Without action from the West the catastrophe in Syria could carry on for a decade

Kurdish soldiers in Kobani, Syria (Photo: PA)

Do we need reminding about the catastrophe that is the Syrian civil war? In case we do, here is a brief article in the Guardian which sums up the horror.

It is not just the huge amount of civilian deaths that we should lament, but also the economic dislocation which has been caused by the fracturing of the country. In addition, we should also lament the fact that several historic communities are facing oblivion. What is also bewildering is that the rest of the world has either facilitated this catastrophe, by arming and encouraging various parties to the fighting, or else stood by and wrung its hands and done nothing effective to stop the fighting. But lack of effective intervention to promote peace leaves us with this terrible question: what exactly could have been done, or should have been done, that might have helped?

The Syrian civil war shows several marked resemblances with the Lebanese civil war that lasted from 1975 to 1990. Or at least those are the dates that are usually given. People who know Lebanon think that the civil war is still going on in a certain sense: there are tensions, though these tend to be kept underground, except when they break out in a high-profile political assassination. Given that there was vicious fighting for 15 years, the precedent for Syria is not good, where we have had four years of fighting so far.

The form of the fighting that is ruining Syria today is similar to the form of the fighting that wrecked Lebanon. Effectively what we see is what is called “cantonisation”: the country has broken up into rival fiefdoms and statelets, the most notorious of which is of course the so-called Islamic State, each one protected by its own private army. The government of Syria is no longer such except in name, as it does not control the national territory, or even the whole of the capital city, or the whole of the largest city, Aleppo. Aleppo today functions, if that is the word, like Beirut in the 80s: it is a divided city, and one cannot cross from one side to the other. As in Lebanon, the sides in the civil war are effectively determined by religious allegiance: it is hard not to see this as yet another round in the conflict between Sunni and Shia, and the face off by proxy between the chief Sunni power, Saudi Arabia, and the chief Shia one, Iran. Having destroyed Lebanon, and now in the process of destroying Syria, there are still many other places where this conflict can play out. The Sunni versus Shia conflict in Bahrain seems resolved, for now, but should not be forgotten. Nor should it be forgotten that Saudi Arabia has a large and resentful Shia population.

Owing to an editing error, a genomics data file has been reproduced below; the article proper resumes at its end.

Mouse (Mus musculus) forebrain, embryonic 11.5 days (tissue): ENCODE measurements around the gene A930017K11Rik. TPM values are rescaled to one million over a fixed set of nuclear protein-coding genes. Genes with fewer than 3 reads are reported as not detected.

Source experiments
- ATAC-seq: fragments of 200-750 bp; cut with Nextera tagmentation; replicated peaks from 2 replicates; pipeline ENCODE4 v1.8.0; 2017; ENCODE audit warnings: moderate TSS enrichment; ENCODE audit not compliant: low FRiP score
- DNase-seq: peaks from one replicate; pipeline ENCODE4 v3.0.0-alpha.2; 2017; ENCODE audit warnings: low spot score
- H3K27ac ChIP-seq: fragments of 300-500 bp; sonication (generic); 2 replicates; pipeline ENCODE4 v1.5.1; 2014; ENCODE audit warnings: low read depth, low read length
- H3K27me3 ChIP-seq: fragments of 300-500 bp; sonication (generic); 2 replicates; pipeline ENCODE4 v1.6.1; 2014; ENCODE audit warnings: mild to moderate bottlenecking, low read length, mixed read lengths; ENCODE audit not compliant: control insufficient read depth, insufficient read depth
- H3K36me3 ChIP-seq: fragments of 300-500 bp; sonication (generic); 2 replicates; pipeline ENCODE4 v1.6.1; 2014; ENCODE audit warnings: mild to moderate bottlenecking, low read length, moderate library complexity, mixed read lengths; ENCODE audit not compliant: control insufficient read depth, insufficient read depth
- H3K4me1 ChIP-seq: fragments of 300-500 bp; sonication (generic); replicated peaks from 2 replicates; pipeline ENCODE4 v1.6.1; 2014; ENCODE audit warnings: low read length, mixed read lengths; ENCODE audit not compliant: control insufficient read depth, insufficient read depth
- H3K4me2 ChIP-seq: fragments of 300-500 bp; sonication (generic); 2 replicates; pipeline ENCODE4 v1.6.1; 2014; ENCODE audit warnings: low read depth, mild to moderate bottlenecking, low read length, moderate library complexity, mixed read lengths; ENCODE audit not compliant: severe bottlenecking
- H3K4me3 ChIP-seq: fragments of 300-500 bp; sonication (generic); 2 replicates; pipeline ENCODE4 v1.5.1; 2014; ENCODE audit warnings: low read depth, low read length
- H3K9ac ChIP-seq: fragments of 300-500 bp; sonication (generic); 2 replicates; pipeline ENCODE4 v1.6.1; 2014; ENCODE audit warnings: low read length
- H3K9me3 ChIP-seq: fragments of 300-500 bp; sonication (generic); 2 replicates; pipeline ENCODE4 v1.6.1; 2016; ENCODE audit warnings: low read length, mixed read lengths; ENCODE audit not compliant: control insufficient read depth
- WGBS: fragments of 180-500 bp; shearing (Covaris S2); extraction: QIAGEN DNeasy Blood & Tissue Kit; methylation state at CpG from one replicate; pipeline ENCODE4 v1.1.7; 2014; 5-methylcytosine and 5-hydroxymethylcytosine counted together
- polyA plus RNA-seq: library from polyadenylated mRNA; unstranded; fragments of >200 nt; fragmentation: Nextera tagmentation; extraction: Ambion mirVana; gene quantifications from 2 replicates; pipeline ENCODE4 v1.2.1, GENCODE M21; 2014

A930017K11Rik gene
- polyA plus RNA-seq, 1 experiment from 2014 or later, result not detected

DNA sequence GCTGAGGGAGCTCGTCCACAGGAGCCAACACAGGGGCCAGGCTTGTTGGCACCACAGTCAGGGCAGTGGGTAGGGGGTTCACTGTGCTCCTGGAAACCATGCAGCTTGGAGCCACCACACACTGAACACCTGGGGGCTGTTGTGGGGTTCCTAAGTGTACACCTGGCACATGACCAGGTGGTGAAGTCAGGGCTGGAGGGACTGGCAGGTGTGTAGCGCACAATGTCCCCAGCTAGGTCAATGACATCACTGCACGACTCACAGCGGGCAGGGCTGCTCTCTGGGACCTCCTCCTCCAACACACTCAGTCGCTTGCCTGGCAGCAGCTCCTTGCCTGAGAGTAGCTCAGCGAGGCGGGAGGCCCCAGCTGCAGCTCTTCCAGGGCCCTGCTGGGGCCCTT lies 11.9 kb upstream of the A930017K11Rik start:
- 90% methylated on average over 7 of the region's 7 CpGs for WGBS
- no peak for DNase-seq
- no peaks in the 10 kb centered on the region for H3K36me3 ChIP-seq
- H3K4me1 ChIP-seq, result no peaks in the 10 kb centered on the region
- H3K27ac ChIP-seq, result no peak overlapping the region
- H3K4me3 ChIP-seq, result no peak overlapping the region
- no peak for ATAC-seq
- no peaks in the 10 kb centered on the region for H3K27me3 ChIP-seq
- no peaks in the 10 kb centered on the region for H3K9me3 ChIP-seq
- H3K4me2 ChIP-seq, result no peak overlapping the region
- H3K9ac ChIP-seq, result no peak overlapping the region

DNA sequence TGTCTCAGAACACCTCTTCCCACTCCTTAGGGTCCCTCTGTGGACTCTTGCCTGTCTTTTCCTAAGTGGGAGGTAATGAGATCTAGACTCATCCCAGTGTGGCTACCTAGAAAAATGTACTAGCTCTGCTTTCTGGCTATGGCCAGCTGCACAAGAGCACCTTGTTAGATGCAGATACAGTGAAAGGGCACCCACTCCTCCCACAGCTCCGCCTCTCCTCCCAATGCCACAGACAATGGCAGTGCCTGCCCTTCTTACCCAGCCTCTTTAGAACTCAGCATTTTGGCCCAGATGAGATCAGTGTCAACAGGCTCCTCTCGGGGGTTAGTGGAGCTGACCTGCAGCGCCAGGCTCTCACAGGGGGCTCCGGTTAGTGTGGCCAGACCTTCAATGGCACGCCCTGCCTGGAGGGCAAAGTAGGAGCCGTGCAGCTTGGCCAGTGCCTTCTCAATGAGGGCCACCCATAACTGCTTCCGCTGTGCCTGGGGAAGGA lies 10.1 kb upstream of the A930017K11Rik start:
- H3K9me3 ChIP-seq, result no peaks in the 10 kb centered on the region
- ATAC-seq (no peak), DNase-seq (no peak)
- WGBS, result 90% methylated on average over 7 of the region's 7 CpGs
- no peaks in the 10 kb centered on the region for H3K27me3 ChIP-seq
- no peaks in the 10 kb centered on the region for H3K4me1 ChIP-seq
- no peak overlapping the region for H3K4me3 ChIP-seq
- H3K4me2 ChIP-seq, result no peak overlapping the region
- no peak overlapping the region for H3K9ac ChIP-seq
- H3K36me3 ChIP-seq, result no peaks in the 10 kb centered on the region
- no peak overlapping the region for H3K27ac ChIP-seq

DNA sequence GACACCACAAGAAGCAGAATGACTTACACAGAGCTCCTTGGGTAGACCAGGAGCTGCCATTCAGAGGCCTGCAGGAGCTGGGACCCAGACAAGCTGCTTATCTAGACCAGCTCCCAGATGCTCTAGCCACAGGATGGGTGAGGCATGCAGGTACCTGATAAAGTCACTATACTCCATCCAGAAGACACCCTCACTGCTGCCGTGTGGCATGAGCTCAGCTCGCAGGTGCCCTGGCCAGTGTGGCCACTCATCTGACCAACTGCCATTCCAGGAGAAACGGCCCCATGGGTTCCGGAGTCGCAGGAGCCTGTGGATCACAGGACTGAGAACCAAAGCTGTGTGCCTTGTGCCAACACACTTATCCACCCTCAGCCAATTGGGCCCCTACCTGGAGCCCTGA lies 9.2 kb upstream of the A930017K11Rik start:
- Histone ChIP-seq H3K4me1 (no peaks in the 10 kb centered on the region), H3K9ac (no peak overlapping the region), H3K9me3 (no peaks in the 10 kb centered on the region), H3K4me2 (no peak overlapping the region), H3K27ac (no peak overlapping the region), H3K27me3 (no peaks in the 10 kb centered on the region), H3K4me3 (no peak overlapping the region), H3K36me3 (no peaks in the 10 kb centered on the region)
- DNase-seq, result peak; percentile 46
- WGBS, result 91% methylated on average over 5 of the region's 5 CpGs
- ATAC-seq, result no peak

In the end some sort of external pressure will have to be brought to bear to bring about a fragile truce and return to a semblance of normality in Syria. It seems unlikely that the Syrian army, well equipped as it may be, is large enough to defeat its enemies. And where will that external pressure come from, if not Washington? It is hard to imagine any effective pressure that does not have the co-operation of Washington, and, perhaps, Moscow. It is not true to say that this catastrophe is somehow the fault of the West. But it is hard to see any solution without the help of the West. Or are we to let matters continue like this indefinitely, when such a high price is being paid by the innocent people of Syria?